The 2014 Tribeca Film Festival has filled out its 2014 feature slate with a starry Spotlight section as well as midnight and special screenings, a group that taken together includes a new movie written by Joss Whedon, the directorial debut of Courteney Cox, a Katie Holmes starrer, meme-fodder mashup “Zombeavers” and a doc about “bronies,” the adult-male fans of “My Little Pony.”
Programmed alongside the three major subcategories announced earlier this week, the Spotlight section, weighing in at 31 features, incorporates work from recognizable talent that is likely to attract attention to the fest.
The section’s roster includes a notable list of world premieres including “In Your Eyes,” a metaphysical romance penned by Whedon, directed by Brin Hill and starring Zoe Kazan and Michael Stahl-David; “Just Before I Go,” the Cox-helmed comedy that stars Seann William Scott, Rob Riggle, Olivia Thirlby and Garret Dillahunt; and Holmes starrer “Miss Meadows,” Karen Leigh Hopkins’ story about a schoolteacher who is not what she seems.
Also debuting in the same Tribeca category are Anton Yelchin topliner “5 to 7,” Victor Levin’s romance that also stars Glenn Close and Frank Langella; “About Alex,” Jesse Zwick’s millennial “Big Chill” story starring Aubrey Plaza and Max Greenfield; Robin Williams vehicle “Boulevard”; the Nicole Holofcener-penned “Every Secret Thing” and “Life Partners,” Susanna Fogel’s story of female friendship starring Leighton Meester, Gillian Jacobs and Gabourey Sidibe.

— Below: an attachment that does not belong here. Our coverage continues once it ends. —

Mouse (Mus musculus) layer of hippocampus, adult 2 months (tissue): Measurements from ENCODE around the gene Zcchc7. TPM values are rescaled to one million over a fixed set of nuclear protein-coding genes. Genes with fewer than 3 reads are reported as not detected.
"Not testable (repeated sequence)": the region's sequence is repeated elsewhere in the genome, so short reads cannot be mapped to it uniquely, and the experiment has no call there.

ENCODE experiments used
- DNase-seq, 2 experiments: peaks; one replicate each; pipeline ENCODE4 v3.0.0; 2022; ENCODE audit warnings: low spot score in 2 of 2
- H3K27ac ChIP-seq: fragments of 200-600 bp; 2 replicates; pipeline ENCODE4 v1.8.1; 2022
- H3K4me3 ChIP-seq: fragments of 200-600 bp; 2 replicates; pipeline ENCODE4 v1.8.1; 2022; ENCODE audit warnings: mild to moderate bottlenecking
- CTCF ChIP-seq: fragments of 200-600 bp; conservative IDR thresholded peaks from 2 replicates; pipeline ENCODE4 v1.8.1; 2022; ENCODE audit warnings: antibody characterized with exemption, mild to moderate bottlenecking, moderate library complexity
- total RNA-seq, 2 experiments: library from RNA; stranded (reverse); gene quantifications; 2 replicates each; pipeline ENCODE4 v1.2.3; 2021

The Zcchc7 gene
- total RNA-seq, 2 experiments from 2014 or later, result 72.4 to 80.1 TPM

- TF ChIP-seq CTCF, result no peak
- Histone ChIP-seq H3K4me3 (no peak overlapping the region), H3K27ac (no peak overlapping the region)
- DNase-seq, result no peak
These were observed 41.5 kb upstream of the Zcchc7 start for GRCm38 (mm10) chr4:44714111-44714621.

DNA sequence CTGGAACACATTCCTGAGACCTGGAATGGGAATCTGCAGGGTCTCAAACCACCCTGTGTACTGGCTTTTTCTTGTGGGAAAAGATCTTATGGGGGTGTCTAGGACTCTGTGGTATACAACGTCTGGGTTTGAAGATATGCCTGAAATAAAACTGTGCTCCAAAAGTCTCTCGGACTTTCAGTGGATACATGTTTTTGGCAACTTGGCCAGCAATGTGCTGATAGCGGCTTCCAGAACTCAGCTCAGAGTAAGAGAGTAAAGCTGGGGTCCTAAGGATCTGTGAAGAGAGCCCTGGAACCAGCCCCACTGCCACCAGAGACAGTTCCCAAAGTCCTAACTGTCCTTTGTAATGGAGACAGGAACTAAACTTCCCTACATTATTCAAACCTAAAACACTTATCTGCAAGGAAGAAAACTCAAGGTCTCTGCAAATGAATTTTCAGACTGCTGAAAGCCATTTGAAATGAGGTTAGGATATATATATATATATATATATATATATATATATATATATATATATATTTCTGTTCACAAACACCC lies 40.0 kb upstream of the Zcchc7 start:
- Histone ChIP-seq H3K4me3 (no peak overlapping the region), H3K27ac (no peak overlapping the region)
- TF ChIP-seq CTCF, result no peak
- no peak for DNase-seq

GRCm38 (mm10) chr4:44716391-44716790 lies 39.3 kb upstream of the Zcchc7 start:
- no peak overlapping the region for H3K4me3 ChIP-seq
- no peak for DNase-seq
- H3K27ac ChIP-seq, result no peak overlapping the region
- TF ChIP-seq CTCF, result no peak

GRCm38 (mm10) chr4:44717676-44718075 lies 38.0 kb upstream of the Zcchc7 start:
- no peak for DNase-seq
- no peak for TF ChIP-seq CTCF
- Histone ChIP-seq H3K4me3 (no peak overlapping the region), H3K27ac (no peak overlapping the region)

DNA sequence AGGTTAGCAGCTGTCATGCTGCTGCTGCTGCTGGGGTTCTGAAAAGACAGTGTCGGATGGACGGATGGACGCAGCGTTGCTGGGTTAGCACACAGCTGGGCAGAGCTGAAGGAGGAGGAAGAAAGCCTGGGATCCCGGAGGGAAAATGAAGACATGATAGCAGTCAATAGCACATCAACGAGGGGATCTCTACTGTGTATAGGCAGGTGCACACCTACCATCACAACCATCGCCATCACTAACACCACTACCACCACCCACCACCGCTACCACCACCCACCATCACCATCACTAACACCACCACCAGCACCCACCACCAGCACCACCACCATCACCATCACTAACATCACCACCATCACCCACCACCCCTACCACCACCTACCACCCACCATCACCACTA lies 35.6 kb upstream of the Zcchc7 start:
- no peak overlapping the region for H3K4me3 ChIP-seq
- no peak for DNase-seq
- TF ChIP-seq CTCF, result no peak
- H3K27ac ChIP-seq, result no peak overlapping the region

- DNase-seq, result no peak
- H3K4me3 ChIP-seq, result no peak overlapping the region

On the list of documentaries premiering in Spotlight are Reginald Harkema, Scot McFadyen and Sam Dunn’s “Super Duper Alice Cooper,” Keith Patterson and Phillip Schopper’s “All About Ann: Governor Richards of the Lone Star State,” Alan Hicks’ jazz-world story “Keep On Keepin’ On,” Mike Fleiss’ “The Other One: The Long, Strange Trip of Bob Weir” and Ian Cheney’s “The Search for General Tso.”
Films in the section that aren’t world premieres include Roman Polanski’s “Venus in Fur,” Paul Haggis’ “Third Person,” Ira Sachs’ “Love is Strange,” Gia Coppola’s “Palo Alto” and Kelly Reichardt’s “Night Moves.”
Meanwhile, the festival’s genre-focused midnight section includes the preem of Jordan Rubin’s cabin-in-the-woods horror flick “Zombeavers”; “Preservation,” Christopher Denham’s story of a hunting trip gone awry; and Alastair Orr’s Chupacabra story “Indigenous.”
Tribeca has tapped Brent Hodge’s “A Brony Tale,” about a surprising demographic of “My Little Pony” fans, as part of its five-title series of special screenings, a lineup that also will include a work-in-progress screening of “6,” the latest doc from “The Cove” filmmaker Louie Psihoyos, centering on activists calling attention to species extinction.
Tribeca also has set the slate for its transmedia-centric Storyscapes section, rounding up projects including interactive nonfiction outing “Choose Your Own Documentary” and immersive journalism experience “Use of Force.”